Alongside his lengthy career as a cartoonist, Williams was also a part-time art teacher at the Alice Elliott and Watergate Schools in Liverpool.

Williams' younger brother, Mike, also became a cartoonist, selling his first cartoons to Punch in 1967.

Examples of Pete Williams' artwork can be found for sale at the Illustration Art Gallery.

Wednesday, November 9, 2011

Claire Wendling

Clair Wendling is a French artist whose graphic novels, illustrations and prints have proved hugely popular in Europe and the USA during the past twenty years.

Born in Montpellier on 6 December1967, she studied for a BA in art and philosophy before enrolling at L'école des Beaux Arts d'Angoulême in 1989, During her final year she won the Alph'Art future prize at the Angoulême comics festival. That same year she began working for the French publisher Delacourt, contributing to the anthologies The Children of the Nile and Entrechats. Her first graphic novel, Les lumières de l'Amalou [Lights of Amalou], written by Christopher Gibelin, was published in 1990. The second volume of the series won the Press Award at Angoulême in 1991 and she was further rewarded as Best Young Illustrator at Angoulême the following year for her covers for Player One magazine.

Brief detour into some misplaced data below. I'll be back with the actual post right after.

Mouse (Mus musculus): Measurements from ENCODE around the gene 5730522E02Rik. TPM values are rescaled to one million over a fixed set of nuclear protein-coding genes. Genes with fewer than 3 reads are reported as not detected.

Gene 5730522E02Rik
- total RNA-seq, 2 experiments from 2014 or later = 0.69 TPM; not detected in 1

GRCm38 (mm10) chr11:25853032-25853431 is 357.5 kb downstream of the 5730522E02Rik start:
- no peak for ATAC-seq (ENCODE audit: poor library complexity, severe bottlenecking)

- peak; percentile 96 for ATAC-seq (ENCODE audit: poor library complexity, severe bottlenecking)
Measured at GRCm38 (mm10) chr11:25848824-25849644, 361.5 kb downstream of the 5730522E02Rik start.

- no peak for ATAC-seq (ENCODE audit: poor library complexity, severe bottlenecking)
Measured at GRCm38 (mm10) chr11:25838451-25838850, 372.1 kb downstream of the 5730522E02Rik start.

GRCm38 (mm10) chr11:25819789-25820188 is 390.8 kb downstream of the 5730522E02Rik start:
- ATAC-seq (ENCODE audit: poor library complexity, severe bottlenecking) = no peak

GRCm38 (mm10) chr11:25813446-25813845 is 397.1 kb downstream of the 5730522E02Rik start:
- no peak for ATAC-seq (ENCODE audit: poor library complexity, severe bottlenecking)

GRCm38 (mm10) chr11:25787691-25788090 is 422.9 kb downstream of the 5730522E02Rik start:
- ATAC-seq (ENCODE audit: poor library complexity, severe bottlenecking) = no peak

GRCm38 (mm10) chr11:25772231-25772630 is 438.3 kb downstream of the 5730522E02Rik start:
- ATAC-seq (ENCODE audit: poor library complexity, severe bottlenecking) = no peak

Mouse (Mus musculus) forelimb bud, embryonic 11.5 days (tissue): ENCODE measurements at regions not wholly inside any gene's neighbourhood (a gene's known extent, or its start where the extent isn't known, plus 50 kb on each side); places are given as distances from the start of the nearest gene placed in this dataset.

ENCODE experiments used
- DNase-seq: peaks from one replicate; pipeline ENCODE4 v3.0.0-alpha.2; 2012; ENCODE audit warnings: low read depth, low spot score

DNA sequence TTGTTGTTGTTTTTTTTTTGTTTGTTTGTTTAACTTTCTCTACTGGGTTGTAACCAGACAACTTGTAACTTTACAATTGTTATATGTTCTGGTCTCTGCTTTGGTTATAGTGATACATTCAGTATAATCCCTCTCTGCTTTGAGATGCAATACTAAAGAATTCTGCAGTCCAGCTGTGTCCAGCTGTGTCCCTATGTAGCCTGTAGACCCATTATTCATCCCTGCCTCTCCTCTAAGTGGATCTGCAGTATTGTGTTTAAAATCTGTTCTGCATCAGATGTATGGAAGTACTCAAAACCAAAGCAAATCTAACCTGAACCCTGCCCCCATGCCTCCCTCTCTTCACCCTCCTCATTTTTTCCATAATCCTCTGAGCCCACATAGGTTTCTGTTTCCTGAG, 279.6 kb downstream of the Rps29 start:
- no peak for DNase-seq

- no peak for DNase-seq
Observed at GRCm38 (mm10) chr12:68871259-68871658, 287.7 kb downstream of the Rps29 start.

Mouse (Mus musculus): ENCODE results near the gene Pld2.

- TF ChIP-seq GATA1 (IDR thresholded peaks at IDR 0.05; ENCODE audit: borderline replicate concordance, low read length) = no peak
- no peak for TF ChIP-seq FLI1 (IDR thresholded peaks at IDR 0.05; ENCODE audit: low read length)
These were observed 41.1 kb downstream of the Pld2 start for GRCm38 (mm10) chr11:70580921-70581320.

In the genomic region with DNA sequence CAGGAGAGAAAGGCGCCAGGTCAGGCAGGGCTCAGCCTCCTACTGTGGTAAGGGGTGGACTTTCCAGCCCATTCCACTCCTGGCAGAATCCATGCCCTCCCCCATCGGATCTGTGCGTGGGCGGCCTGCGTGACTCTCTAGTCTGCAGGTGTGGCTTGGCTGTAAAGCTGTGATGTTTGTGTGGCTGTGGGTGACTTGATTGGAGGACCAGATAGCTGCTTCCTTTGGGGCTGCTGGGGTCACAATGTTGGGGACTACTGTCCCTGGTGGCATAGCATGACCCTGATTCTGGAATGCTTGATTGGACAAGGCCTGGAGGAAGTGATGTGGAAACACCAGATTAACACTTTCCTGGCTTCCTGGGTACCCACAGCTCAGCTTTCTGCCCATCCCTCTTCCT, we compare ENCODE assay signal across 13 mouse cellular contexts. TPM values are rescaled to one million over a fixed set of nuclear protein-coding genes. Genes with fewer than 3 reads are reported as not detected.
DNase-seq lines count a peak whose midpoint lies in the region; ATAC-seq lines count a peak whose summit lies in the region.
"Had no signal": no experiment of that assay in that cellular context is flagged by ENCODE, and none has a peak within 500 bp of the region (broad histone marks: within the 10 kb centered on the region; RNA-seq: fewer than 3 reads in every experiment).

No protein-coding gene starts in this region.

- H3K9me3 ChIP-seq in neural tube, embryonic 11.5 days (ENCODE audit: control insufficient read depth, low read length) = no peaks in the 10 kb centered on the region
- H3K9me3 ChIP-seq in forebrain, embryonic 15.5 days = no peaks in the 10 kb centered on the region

In 1993 she illustrated a series of stamps, under the title 'le plaisir d'écrire' [the pleasure of writing] for the French Post Office and, in 1995, was one of the first illustrators invited by the CNBDI, Angoulême's museum of graphic art, to produce an image in the cement of the museum's forecourt.